Today brings this shocking, disappointing but unsurprising news:
Police have dropped murder charges against a man over the 1984 killing of a mother and her young daughter after DNA evidence on clothing related to the case was found to be contaminated. Homicide Squad detectives last month charged 43-year-old Victorian prisoner Russell Gesah over the deaths of Margaret Tapp, 35, and her nine-year-old daughter Seana. Their bodies were discovered in their Ferntree Gully home on August 8, 1984. Victoria Police said today that forensic officers had identified a possible contamination of the biological evidence after a laboratory review. The contamination occured in 1999 when clothing containing the DNA of Gesah – from an unrelated offence – was examined on the same day that clothing from the Tapp murder case was examined. Deputy Commissioner Simon Overland today defended the force’s DNA testing procedures, describing them as the “world’s best practice”
The reason this is unsurprising is that it happened before. In 2003, the coronial inquest into the notorious depth of Moe toddler, Jaiydn Leskie, was distracted by a DNA database match between Leskie’s clothes and a rape victim living in Western Melboure. After that victim (and her relatives) were investigated, the police realised that a condom from the rape was tested at the Victorian lab two days before Leskie’s clothes. While anyone can see (and, indeed, just about every expert who looked at the case did see) that this was a case of in-lab contamination, the lab itself maintained that contamination was impossible; instead, they maintained that this must have been a coincidental match (an opinion they rarely proffer in routine cases.) The coroner despite concluding that there was in-lab contamination, said that the DNA system remains untarnished.
[EDIT: Indeed, I forgot that I gave an interview on Stateline in 2006 on contamination that reads quite nicely now. Watch Stateline tomorrow (Victorians) to see my spiffy corner office and me feigning an interest in a doorstopper called ‘Forensic DNA Typing’. Eagle-eyed viewers will see that what I actually was doing was finishing my post on Hearne v Street.]
The issue here isn’t lab practice. While it’s obvious that labs must do everything they can to avoid contamination, what’s more important is that labs and police recognise that contamination is always a possibility, one that should be treated as highly likely if crime sample and suspect sample were in the lab within days of eachother. It’s clear that in the Gesah/Tapp case, the DNA database match was released to the police without any check of the paperwork to test the possibility of contamination. Moreover, the police both charged Gesah and held a proud press conference naming him and lauding the ‘national’ database (even though the matched profiles were both Victorian), before any check was done. One has to wonder, indeed, if the only reason the check was done was because post-charge investigations went awry? Did Gesah have an alibi, which he was somehow able to establish after 25 years? If he hadn’t had an alibi, would this error have every been detected? Or would Gesah have decided to plead guilty in the face of apparent proof that semen on Seana Tapp’s clothing his? Beyond the possibility that an innocent man might have been branded a double-murderer-child-rapist, there’s also the chance that the lab’s blunder in 1999 now means that the real killer can breathe easier.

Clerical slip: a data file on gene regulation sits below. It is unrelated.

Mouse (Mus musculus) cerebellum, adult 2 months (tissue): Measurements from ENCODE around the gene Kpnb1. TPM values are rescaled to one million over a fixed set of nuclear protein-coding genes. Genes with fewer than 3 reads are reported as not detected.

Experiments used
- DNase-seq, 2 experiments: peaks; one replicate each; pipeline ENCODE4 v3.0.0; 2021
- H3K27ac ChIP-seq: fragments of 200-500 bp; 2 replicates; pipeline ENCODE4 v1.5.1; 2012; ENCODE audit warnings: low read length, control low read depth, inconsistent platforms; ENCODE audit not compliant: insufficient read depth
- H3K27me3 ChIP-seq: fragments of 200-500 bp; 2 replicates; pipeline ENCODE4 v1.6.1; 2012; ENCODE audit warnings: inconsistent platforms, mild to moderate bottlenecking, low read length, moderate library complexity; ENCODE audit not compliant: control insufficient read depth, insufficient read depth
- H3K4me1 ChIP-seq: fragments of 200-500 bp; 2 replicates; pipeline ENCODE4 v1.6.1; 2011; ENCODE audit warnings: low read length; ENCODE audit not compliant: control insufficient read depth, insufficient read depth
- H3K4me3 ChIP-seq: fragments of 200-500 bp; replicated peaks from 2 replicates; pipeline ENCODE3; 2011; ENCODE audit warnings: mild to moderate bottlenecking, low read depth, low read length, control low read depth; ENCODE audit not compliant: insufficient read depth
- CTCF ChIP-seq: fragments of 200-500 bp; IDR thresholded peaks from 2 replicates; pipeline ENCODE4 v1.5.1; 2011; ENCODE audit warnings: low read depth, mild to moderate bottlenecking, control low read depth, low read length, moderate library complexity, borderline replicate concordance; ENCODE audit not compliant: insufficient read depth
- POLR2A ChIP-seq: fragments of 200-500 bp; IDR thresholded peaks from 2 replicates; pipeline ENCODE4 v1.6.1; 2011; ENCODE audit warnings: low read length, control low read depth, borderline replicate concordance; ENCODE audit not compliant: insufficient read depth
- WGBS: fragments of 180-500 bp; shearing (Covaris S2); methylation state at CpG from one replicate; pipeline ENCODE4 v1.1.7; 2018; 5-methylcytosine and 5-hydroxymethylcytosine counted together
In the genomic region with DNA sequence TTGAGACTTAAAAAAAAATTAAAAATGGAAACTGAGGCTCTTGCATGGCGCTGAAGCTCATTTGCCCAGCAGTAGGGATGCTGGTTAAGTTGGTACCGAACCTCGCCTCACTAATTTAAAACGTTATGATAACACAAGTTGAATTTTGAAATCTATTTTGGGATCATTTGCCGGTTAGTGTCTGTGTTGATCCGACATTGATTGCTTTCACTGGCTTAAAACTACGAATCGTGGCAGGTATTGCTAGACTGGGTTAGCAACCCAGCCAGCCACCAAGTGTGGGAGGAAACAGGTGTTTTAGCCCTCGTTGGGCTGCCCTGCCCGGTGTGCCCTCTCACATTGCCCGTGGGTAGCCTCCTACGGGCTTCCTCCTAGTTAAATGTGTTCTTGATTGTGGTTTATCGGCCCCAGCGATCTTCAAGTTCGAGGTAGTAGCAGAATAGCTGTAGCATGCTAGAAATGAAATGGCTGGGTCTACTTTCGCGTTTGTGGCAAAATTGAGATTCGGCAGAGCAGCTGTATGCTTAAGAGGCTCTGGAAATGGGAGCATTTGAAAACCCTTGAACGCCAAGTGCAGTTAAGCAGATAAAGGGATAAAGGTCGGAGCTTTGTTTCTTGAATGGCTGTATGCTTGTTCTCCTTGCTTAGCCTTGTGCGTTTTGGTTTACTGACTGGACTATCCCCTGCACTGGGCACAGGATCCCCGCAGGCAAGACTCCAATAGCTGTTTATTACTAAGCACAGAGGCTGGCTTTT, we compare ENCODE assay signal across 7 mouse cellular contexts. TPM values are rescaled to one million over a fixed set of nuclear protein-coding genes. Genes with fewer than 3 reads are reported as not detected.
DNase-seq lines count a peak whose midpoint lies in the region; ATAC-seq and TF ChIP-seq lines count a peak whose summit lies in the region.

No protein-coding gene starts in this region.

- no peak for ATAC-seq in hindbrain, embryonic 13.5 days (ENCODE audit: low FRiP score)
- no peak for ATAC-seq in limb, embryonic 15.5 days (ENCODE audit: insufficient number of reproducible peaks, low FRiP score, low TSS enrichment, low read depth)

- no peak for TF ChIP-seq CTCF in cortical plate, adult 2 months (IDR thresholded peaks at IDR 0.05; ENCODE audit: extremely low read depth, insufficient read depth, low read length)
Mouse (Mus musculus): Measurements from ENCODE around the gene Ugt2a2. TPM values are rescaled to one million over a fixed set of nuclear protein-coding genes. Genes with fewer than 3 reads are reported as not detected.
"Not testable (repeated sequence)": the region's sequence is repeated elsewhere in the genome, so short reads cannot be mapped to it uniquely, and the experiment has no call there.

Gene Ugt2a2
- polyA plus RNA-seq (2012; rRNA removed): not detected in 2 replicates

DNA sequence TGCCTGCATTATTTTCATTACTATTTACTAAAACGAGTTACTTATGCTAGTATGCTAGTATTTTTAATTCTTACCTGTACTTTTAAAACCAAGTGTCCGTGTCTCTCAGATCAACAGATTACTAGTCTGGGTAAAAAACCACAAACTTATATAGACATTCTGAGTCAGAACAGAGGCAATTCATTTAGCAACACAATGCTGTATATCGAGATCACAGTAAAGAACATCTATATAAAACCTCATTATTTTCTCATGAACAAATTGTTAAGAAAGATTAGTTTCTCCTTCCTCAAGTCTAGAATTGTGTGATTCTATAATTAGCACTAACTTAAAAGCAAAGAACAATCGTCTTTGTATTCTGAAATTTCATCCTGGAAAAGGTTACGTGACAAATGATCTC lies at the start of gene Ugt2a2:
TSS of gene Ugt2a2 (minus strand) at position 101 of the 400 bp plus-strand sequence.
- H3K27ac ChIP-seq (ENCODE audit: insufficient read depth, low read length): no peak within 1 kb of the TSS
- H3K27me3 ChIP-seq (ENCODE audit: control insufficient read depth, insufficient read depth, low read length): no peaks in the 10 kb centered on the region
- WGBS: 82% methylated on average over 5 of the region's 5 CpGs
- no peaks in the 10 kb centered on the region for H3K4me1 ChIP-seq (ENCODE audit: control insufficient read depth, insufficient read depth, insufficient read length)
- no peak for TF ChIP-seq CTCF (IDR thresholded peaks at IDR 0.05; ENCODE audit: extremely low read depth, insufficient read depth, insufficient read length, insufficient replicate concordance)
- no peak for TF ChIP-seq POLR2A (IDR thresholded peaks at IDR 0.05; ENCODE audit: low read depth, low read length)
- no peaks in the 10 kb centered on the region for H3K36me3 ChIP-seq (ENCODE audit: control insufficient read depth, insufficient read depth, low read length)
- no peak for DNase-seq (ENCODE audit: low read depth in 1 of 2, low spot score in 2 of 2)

The behaviour of the lab and the police raises some interesting Charter questions too. Both of them are public authorities, bound by the conduct mandate to not act in ways that are incompatible with the following human rights of Gesah:
13 A person has the right- (a) not to have his or her privacy, family, home or correspondence unlawfully or arbitrarily interfered with; and (b) not to have his or her reputation unlawfully attacked.
21(2) A person must not be subjected to arbitrary arrest or detention.
The interesting question is whether the lab and police’s failure to pursue a simple administrative check that would have established the possibility of contamination meant that the charging of Gesah (including the publicity of that charge) were arbitrary and, perhaps, an unlawful attack on his reputation. Perhaps fortunately for the police, Gesah was already in prison at the time, though I suspect that the procedure of charging would have incorporated, in substance if not in form, an arrest. But the false assault on Gesah’s reputation may well have translated (and could, to the uninformed, still translate) into an actual assault on him, as his name has appeared on some rather nasty looking websites (here and here and here).
However, even if the lab and police did breach their conduct mandate, it’s not clear what remedy Gesah would have. Damages are not permitted for breaches of the conduct mandate. Indeed, if the planned review of 6000 DNA matches in Victoria reveals some wrongful convictions, there would still be no breach of the Charter, because the drafters deliberately omitted this ICCPR right:
14.6 When a person has by a final decision been convicted of a criminal offence and when subsequently his conviction has been reversed or he has been pardoned on the ground that a new or newly discovered fact shows conclusively that there has been a miscarriage of justice, the person who has suffered punishment as a result of such conviction shall be compensated according to law, unless it is proved that the non-disclosure of the unknown fact in time is wholly or partly attributable to him.
Perhaps Gesah will be able to find a non-Charter remedy or extract an ex gratia payment. Even then, he may not get the money. A bill presently before the Victorian parliament provides for the quarantining of (some) payments by states to prisoners for (some) ‘civil wrongs’, so that victims of crimes (such as the unnamed crime Gesah is in custody for) can have first dibs.